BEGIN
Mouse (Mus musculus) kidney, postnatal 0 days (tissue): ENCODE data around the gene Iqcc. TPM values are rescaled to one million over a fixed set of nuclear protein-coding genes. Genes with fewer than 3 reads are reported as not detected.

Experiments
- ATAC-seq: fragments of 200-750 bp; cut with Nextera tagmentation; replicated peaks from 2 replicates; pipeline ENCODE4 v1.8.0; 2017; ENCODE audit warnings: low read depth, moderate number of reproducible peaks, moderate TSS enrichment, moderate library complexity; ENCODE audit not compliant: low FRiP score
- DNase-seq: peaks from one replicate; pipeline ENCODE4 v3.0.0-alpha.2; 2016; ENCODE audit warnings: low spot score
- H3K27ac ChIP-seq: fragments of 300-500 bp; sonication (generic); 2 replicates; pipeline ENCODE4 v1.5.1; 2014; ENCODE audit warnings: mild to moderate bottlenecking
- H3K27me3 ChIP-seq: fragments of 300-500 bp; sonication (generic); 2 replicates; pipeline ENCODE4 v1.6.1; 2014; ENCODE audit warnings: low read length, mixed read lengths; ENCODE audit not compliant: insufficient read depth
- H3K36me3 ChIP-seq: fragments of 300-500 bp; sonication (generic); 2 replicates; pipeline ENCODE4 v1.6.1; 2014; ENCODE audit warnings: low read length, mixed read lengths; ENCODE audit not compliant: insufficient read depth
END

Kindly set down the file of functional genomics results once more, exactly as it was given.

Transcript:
Mouse (Mus musculus) kidney, postnatal 0 days (tissue): ENCODE data around the gene Iqcc. TPM values are rescaled to one million over a fixed set of nuclear protein-coding genes. Genes with fewer than 3 reads are reported as not detected.

Experiments
- ATAC-seq: fragments of 200-750 bp; cut with Nextera tagmentation; replicated peaks from 2 replicates; pipeline ENCODE4 v1.8.0; 2017; ENCODE audit warnings: low read depth, moderate number of reproducible peaks, moderate TSS enrichment, moderate library complexity; ENCODE audit not compliant: low FRiP score
- DNase-seq: peaks from one replicate; pipeline ENCODE4 v3.0.0-alpha.2; 2016; ENCODE audit warnings: low spot score
- H3K27ac ChIP-seq: fragments of 300-500 bp; sonication (generic); 2 replicates; pipeline ENCODE4 v1.5.1; 2014; ENCODE audit warnings: mild to moderate bottlenecking
- H3K27me3 ChIP-seq: fragments of 300-500 bp; sonication (generic); 2 replicates; pipeline ENCODE4 v1.6.1; 2014; ENCODE audit warnings: low read length, mixed read lengths; ENCODE audit not compliant: insufficient read depth
- H3K36me3 ChIP-seq: fragments of 300-500 bp; sonication (generic); 2 replicates; pipeline ENCODE4 v1.6.1; 2014; ENCODE audit warnings: low read length, mixed read lengths; ENCODE audit not compliant: insufficient read depth